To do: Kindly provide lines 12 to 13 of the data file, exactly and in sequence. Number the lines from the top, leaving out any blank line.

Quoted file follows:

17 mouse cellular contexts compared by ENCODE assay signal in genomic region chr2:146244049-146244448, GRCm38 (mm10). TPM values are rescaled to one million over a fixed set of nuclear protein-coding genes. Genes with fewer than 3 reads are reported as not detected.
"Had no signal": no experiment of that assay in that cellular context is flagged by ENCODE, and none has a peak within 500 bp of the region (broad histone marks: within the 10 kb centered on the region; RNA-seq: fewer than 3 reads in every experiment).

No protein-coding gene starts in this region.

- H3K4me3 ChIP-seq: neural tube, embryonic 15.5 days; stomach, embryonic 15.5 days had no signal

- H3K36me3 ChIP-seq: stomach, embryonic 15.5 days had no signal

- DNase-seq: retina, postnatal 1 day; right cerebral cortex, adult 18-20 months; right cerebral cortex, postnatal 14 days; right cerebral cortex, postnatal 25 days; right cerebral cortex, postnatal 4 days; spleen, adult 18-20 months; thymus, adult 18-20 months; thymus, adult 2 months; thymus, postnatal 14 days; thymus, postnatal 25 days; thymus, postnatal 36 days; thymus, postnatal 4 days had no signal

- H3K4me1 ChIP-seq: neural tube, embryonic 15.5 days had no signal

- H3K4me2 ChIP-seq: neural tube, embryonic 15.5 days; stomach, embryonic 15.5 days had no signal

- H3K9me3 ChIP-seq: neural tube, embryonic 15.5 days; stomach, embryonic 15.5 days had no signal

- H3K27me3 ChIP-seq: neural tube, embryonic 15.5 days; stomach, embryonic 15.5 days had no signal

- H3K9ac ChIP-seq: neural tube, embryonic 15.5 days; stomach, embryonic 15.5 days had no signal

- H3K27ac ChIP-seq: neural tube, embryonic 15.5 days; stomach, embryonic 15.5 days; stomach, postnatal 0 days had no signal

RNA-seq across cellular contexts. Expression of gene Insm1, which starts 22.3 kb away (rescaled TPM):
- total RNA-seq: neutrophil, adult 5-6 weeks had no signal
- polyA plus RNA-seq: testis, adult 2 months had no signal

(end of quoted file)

- H3K27ac ChIP-seq: neural tube, embryonic 15.5 days; stomach, embryonic 15.5 days; stomach, postnatal 0 days had no signal

RNA-seq across cellular contexts. Expression of gene Insm1, which starts 22.3 kb away (rescaled TPM):